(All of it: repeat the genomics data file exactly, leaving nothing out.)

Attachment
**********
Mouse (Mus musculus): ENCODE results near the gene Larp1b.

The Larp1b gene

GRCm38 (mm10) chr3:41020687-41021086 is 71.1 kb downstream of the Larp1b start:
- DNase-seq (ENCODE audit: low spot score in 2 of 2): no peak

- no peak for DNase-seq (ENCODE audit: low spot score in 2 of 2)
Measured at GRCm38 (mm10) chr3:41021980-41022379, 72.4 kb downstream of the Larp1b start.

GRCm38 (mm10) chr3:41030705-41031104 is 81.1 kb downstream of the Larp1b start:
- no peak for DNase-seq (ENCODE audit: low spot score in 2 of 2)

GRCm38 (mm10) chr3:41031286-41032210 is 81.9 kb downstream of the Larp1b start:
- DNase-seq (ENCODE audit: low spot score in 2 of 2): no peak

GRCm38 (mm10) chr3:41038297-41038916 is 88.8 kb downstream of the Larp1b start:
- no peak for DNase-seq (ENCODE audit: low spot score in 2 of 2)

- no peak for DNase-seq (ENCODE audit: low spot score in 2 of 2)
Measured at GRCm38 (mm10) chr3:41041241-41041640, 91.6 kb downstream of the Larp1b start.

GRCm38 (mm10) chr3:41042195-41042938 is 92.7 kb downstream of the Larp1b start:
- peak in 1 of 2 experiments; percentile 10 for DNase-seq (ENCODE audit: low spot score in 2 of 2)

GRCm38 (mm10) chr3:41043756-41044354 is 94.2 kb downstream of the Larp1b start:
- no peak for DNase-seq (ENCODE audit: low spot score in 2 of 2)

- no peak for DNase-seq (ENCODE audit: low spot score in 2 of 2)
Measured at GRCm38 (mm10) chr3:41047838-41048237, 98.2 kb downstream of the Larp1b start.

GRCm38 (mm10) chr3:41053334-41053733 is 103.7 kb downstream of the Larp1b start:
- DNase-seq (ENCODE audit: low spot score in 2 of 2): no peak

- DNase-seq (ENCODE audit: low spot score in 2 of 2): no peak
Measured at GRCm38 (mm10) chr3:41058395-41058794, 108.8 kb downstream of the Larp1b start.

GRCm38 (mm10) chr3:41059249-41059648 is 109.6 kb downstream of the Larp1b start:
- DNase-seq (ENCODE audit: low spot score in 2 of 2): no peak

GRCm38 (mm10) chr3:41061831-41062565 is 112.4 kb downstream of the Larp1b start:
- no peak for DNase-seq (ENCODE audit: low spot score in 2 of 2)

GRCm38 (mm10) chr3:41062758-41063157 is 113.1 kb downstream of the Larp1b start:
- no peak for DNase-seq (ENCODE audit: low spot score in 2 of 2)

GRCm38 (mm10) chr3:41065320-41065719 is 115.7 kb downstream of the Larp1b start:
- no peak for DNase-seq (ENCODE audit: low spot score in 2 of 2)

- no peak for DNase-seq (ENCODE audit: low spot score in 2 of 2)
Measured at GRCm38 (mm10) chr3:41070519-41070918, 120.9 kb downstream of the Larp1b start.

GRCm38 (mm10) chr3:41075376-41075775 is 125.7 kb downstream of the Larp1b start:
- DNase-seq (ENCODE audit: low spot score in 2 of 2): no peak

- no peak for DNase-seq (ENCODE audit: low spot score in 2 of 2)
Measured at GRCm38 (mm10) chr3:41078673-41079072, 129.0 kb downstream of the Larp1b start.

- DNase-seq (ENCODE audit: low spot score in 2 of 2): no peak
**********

Mouse (Mus musculus): ENCODE results near the gene Larp1b.

The Larp1b gene

GRCm38 (mm10) chr3:41020687-41021086 is 71.1 kb downstream of the Larp1b start:
- DNase-seq (ENCODE audit: low spot score in 2 of 2): no peak

- no peak for DNase-seq (ENCODE audit: low spot score in 2 of 2)
Measured at GRCm38 (mm10) chr3:41021980-41022379, 72.4 kb downstream of the Larp1b start.

GRCm38 (mm10) chr3:41030705-41031104 is 81.1 kb downstream of the Larp1b start:
- no peak for DNase-seq (ENCODE audit: low spot score in 2 of 2)

GRCm38 (mm10) chr3:41031286-41032210 is 81.9 kb downstream of the Larp1b start:
- DNase-seq (ENCODE audit: low spot score in 2 of 2): no peak

GRCm38 (mm10) chr3:41038297-41038916 is 88.8 kb downstream of the Larp1b start:
- no peak for DNase-seq (ENCODE audit: low spot score in 2 of 2)

- no peak for DNase-seq (ENCODE audit: low spot score in 2 of 2)
Measured at GRCm38 (mm10) chr3:41041241-41041640, 91.6 kb downstream of the Larp1b start.

GRCm38 (mm10) chr3:41042195-41042938 is 92.7 kb downstream of the Larp1b start:
- peak in 1 of 2 experiments; percentile 10 for DNase-seq (ENCODE audit: low spot score in 2 of 2)

GRCm38 (mm10) chr3:41043756-41044354 is 94.2 kb downstream of the Larp1b start:
- no peak for DNase-seq (ENCODE audit: low spot score in 2 of 2)

- no peak for DNase-seq (ENCODE audit: low spot score in 2 of 2)
Measured at GRCm38 (mm10) chr3:41047838-41048237, 98.2 kb downstream of the Larp1b start.

GRCm38 (mm10) chr3:41053334-41053733 is 103.7 kb downstream of the Larp1b start:
- DNase-seq (ENCODE audit: low spot score in 2 of 2): no peak

- DNase-seq (ENCODE audit: low spot score in 2 of 2): no peak
Measured at GRCm38 (mm10) chr3:41058395-41058794, 108.8 kb downstream of the Larp1b start.

GRCm38 (mm10) chr3:41059249-41059648 is 109.6 kb downstream of the Larp1b start:
- DNase-seq (ENCODE audit: low spot score in 2 of 2): no peak

GRCm38 (mm10) chr3:41061831-41062565 is 112.4 kb downstream of the Larp1b start:
- no peak for DNase-seq (ENCODE audit: low spot score in 2 of 2)

GRCm38 (mm10) chr3:41062758-41063157 is 113.1 kb downstream of the Larp1b start:
- no peak for DNase-seq (ENCODE audit: low spot score in 2 of 2)

GRCm38 (mm10) chr3:41065320-41065719 is 115.7 kb downstream of the Larp1b start:
- no peak for DNase-seq (ENCODE audit: low spot score in 2 of 2)

- no peak for DNase-seq (ENCODE audit: low spot score in 2 of 2)
Measured at GRCm38 (mm10) chr3:41070519-41070918, 120.9 kb downstream of the Larp1b start.

GRCm38 (mm10) chr3:41075376-41075775 is 125.7 kb downstream of the Larp1b start:
- DNase-seq (ENCODE audit: low spot score in 2 of 2): no peak

- no peak for DNase-seq (ENCODE audit: low spot score in 2 of 2)
Measured at GRCm38 (mm10) chr3:41078673-41079072, 129.0 kb downstream of the Larp1b start.

- DNase-seq (ENCODE audit: low spot score in 2 of 2): no peak